Category Archives: History

Twenty-Two Years Ago Today …

The PlayStation was released in Japan. Even though Sony was late to the scene, as the PlayStation was released with the fifth generation of video game consoles, it was the first “computer entertainment platform” to ship 100 million units and set the gold bar for computer entertainment platforms at the time.

But this is not the only reason it is significant. It’s also significant because it also set the need for a gold bar in supply chain management as Sony lost $150 Million in sales and product reformulation when Dutch authorities halted a shipment of 1.3 Million PlayStations back in 2001 due to illegally high cadmium levels.

What do you think, LOLCat?

All PlayStations are great to sleep on!

One Hundred and Seventy Seven Years Ago Today …

The American Statistical Association (ASA) was founded in Boston, Massachusetts (which makes it the second oldest continuously operating professional society in the US).

If you were ever wondering why there are so many experts so adept at manipulating statistics to support whatever viewpoint they are selling, it’s because you’ve had the best professionals working together to improve the art for even longer than you have had professionals working together to improve science and engineering. (The IEEE is only 53 years old, and the associations that formed — namely the American Institute of Electrical Engineers and the Institute of Radio Engineers — would only be 132 years and 104 years, respectively.)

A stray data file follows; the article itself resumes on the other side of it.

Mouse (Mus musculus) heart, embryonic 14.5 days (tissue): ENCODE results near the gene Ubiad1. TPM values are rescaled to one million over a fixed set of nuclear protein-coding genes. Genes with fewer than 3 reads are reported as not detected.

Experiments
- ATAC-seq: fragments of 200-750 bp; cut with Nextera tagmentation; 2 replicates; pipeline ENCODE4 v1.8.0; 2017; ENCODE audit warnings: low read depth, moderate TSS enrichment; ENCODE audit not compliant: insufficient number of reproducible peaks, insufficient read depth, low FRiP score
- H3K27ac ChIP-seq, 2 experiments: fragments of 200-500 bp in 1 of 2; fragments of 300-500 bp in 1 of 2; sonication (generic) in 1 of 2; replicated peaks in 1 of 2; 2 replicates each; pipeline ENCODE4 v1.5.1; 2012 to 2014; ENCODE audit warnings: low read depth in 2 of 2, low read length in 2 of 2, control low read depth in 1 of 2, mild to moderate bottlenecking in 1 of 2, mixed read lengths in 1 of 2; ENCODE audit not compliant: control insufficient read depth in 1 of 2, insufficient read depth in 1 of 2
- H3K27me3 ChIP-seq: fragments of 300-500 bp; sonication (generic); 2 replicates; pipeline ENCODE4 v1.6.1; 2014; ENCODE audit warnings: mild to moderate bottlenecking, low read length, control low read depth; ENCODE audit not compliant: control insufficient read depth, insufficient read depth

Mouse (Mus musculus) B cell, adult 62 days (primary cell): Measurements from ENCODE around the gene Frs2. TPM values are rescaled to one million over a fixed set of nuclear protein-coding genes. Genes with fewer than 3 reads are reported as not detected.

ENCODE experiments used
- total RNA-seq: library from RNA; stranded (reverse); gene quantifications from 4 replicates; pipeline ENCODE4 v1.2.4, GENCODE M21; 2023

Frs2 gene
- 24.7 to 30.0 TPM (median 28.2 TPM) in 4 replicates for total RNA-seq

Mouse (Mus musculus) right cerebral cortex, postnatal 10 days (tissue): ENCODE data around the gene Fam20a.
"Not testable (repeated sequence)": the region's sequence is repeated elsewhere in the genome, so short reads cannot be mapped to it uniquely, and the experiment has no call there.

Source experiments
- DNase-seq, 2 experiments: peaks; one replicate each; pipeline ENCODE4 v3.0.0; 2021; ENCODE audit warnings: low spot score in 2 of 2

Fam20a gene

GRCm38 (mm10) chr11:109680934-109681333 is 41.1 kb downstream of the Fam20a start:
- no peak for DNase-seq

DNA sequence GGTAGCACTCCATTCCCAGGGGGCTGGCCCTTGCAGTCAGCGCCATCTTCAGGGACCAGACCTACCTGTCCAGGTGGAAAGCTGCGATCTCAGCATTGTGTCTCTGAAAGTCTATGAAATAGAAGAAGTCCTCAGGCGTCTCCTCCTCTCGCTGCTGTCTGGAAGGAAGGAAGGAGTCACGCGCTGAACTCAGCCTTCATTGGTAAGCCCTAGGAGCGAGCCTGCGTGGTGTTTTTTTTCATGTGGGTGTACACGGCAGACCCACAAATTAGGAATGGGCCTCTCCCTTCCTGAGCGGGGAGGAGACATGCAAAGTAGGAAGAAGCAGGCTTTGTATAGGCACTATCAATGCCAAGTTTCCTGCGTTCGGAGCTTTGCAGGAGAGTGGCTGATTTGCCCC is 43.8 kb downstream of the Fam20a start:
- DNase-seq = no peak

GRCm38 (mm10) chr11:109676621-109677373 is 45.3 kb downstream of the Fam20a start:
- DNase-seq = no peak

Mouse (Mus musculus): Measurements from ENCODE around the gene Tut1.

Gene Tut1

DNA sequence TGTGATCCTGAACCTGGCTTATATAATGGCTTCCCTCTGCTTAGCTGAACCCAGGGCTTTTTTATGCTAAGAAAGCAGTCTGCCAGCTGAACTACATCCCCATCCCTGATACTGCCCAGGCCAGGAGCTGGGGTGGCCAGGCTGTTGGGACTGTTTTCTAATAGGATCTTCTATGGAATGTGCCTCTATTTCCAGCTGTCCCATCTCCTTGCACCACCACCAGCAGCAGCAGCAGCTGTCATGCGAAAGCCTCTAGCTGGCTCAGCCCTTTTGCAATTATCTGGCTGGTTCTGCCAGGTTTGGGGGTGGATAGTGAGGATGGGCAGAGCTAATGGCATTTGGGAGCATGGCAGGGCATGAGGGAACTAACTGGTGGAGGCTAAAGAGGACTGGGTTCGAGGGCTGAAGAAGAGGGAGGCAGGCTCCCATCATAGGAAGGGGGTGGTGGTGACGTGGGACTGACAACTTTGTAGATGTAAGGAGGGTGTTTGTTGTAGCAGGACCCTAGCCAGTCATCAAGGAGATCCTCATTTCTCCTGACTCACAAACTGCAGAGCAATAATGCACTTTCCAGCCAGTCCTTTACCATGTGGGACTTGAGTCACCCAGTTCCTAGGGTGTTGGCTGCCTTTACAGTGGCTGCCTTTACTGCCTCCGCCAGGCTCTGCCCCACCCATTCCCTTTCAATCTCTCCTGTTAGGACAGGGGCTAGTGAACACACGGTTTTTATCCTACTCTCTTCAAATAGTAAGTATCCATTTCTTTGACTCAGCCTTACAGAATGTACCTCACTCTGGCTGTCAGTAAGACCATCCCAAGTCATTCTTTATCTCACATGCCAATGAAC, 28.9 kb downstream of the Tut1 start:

And for those of you relatively new to Sourcing Innovation, particularly those who would like more insight into lies, damn lies, and statistics, we’d like to remind you that, in the archives, Pinky and the Brain (back in the days when they were locked in the basement of a building in Massachusetts that was the headquarters of a major sourcing company before it was acquired) gave us a lesson in statistics that exposed some of the, well, lies. Enjoy!

Thirty One Years Ago Today

Microsoft Windows 1.0 was released, which marked the beginnings of the PC revolution. While poorly received, it was followed by Windows 2.0, which ran the first versions of Word and Excel, and then Windows 3.0 (and 3.1) which was the first widely released version of windows when it was released less than 5 years later.

And overworked LOLCats everywhere rejoiced!